When David Bowie's personal art collection was sold at auction in London last week, the results were truly sensational. Each and every piece of his large collection of artworks, furniture and collectibles was sold, fetching over £24m - more than twice the predicted estimate.
While these kind of price tags might be unimaginable to many of us, record-breaking sales of art and luxury goods have become a trend in recent years, particularly when they are attached to celebrity names such as Bowie, Liz Taylor or Robin Williams.
But why is this? In the 21st century, shouldn't the name of the artist be enough to drive the value and sale of a particular piece or collection? Or do buyers now see additional value in the fact that the item for sale has been previously owned by a celebrity? While art buyers have previously based their purchasing decisions on aesthetics or the name of the artist, recent phenomena like the Bowie sale suggest that today's collectors are increasingly considering the provenance when building their own collections.
In the case of David Bowie, his collection was fuelled by his own personal interest in art and the artists themselves, and impressively reflected his individuality and creativity - which indeed makes the pieces even more covetable to those with a roaming eye for art, a desire for high-prestige items or die-hard Bowie fans.
But I believe that there is another, deeper reason behind these buying trends. As someone who keeps a watchful eye on the art and luxury goods space, I believe this trend is motivated by modern day collectors wanting to make more meaningful purchases. Consumers are no longer buying material things for the sake of it and are stripping back on the things they own. Instead, many are now more interested in discovering and re-telling the stories behind the objects they buy, and want to deeply understand their unique history, purpose and significance. While any high net worth individual can buy the same sports car, this isn't the case with art - which is why it's so appealing to own something that is truly is one-of-a-kind.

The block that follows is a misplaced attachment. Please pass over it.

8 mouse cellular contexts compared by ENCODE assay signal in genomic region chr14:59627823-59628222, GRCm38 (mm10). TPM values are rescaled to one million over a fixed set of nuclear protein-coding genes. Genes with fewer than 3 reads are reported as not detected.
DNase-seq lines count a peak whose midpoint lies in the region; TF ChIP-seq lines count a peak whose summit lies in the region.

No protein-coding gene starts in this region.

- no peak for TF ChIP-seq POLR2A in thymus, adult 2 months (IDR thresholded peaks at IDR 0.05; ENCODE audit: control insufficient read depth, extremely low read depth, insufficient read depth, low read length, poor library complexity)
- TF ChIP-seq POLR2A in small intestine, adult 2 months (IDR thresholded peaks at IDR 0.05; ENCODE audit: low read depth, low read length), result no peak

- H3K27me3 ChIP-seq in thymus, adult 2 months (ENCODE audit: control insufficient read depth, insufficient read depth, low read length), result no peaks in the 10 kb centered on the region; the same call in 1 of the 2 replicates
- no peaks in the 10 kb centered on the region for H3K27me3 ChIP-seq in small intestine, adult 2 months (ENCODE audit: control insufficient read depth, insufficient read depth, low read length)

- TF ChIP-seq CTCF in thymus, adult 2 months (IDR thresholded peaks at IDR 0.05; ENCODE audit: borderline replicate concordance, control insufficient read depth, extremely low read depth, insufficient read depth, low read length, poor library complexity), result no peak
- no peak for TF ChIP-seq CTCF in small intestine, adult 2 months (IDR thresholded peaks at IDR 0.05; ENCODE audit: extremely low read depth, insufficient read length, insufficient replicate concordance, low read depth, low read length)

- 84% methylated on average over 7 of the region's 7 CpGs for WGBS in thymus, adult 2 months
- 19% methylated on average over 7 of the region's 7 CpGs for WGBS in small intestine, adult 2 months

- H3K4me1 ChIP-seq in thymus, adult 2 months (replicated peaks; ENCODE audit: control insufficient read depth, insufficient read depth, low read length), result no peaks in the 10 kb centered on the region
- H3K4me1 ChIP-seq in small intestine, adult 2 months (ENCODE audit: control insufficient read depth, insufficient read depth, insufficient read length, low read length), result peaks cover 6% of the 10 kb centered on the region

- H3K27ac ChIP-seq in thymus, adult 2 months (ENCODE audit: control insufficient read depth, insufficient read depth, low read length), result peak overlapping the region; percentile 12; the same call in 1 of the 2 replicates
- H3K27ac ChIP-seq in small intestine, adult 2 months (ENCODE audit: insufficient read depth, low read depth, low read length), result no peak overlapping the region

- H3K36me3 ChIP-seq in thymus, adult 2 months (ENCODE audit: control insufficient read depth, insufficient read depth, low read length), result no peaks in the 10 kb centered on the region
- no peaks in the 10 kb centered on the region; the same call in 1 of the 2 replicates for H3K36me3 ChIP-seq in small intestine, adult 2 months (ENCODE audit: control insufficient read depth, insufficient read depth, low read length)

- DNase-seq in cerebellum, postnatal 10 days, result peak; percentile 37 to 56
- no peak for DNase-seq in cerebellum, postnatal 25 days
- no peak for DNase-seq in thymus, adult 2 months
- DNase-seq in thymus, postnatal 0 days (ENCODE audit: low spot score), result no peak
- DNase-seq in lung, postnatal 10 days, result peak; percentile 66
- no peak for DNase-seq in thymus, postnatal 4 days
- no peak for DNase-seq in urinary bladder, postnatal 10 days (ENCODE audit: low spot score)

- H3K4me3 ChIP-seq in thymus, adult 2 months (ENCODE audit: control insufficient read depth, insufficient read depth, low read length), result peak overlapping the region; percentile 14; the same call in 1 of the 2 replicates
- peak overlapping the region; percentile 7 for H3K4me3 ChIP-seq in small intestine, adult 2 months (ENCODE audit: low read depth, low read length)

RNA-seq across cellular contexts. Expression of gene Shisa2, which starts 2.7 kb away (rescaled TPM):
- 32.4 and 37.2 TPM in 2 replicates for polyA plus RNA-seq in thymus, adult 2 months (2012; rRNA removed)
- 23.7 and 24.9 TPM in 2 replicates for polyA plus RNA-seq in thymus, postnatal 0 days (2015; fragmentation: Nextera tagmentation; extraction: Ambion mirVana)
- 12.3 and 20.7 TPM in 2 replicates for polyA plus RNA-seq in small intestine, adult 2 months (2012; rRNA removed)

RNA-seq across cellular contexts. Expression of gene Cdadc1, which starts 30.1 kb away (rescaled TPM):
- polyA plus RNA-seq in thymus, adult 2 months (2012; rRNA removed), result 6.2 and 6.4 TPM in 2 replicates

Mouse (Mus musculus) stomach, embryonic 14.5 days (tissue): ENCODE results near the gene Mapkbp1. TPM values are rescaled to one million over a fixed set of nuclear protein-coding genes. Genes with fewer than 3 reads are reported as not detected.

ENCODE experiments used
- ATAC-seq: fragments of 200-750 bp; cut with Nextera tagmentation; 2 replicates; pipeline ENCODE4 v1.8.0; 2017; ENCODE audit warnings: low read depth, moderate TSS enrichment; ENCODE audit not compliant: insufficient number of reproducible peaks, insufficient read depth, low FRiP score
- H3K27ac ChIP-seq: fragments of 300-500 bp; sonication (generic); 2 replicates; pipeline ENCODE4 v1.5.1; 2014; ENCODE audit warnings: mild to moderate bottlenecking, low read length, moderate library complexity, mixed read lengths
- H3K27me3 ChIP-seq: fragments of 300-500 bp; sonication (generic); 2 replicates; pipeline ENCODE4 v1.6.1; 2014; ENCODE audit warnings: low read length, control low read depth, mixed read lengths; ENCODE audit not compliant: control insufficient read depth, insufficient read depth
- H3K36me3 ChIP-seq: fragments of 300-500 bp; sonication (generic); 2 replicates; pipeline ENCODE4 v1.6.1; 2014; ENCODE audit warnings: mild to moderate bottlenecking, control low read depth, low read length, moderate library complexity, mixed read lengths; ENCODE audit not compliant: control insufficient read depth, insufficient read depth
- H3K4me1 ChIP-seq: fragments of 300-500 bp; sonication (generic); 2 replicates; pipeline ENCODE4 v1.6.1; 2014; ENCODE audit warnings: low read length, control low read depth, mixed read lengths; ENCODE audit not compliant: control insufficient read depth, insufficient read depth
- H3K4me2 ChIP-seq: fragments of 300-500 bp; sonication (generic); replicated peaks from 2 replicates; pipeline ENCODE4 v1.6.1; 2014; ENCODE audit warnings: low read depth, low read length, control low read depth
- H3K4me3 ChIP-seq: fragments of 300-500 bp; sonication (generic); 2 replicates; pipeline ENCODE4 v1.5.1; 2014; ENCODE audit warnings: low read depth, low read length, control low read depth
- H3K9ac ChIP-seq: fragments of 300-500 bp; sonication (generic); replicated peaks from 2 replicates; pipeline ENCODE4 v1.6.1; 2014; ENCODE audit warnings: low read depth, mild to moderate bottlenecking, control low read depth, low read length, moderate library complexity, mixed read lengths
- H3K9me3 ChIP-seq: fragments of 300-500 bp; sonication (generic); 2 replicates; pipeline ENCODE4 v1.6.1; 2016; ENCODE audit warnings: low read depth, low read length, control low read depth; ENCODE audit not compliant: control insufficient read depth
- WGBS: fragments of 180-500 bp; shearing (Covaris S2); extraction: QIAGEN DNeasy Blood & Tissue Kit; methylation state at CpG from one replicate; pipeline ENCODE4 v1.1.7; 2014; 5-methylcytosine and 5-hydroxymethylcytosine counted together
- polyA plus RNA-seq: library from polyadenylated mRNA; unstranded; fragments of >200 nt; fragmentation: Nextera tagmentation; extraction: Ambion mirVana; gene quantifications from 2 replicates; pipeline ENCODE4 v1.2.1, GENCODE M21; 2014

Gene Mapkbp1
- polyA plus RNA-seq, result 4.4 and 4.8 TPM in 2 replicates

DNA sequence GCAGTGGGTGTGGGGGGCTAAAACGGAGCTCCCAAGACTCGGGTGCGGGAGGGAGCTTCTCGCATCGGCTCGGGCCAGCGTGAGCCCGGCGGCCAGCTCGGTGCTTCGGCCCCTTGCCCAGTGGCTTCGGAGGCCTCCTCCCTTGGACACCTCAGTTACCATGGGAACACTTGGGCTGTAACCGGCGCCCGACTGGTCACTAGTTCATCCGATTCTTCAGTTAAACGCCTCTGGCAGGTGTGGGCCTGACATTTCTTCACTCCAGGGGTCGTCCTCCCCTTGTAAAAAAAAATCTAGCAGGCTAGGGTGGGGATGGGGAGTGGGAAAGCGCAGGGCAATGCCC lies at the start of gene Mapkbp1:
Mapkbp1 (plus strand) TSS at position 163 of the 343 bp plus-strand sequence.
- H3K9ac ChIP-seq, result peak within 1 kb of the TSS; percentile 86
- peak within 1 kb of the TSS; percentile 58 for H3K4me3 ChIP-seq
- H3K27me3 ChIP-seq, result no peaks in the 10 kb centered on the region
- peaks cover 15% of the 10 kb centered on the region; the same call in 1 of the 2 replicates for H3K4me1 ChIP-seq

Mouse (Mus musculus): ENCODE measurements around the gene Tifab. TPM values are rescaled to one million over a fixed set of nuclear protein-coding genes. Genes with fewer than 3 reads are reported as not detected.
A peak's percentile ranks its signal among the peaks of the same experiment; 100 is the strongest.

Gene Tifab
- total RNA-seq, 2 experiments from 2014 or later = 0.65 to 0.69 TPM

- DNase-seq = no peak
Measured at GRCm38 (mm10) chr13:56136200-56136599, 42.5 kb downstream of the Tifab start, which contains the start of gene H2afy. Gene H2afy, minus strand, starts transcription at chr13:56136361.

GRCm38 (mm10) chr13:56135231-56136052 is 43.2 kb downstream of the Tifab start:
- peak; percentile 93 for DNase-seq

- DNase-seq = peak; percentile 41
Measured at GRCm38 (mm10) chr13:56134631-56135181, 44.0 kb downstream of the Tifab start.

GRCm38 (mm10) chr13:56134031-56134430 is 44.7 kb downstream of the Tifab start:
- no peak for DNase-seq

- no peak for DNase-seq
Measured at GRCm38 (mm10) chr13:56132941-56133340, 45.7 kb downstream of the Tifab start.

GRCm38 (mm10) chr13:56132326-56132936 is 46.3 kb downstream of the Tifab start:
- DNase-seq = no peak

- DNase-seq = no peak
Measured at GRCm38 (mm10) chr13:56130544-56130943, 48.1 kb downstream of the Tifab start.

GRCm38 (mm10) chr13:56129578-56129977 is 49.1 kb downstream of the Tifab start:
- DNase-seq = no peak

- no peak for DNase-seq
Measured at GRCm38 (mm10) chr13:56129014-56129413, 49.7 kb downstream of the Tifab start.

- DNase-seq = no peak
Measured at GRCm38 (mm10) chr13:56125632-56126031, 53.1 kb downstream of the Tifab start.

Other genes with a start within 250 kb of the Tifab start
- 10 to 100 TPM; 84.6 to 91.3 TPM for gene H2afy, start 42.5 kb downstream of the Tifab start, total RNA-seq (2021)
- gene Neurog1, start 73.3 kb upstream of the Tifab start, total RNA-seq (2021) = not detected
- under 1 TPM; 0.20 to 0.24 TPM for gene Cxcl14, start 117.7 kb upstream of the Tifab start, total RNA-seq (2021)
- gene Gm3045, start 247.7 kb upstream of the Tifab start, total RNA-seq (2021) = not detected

Moreover, If the object has also been "sacred" by a creative authority like Bowie, the buyer can rest assured that this piece has also passed the ultimate "quality test". And since of course not all objects have a celebrity provenance, this underlying need for quality assurance also means that the aspect of expert curation has become more important than ever - so much that it is now a central element in today's modern auction world, leveraged for example by highly engaging video films or extensive documentations that serve to give a more meaningful and more personal context to the objects that are offered on the market.
For these reasons, we also put a lot of effort into the individual curation of our Auctionata | Paddle8 auctions. We hand-pick and carefully vet items we know will appeal to individuals who want to own something a little bit different and with a unique story. For example, one of our highlights from our London-based "Paddle8 Pad" - a series of ten curated auctions taking place from November 29 to December 5 - is a stunning bespoke Octopus Bangle by Shawish Geneva, which was previously worn by Rita Ora, to the VIP launch party of Sexy Fish in London.
Therefore, as experts in world of art and luxury, we have realized that our job is not just to assess market prices or make scientific catalogue descriptions, but to reveal the interesting stories, anecdotes and celebrity owners behind the objects on sale. Thereby we can increase the excitement and thrill amongst buyers and provide them with a captivating experience that can't be replicated anywhere else.
Taking place throughout the week of November 29 to December 5, 2016, The Paddle8 Pad, a series of ten exciting auctions will be broadcast live from a London townhouse near Regent's Park (32 Portland Place) on www.auctionata.com/pad.Suggest a correction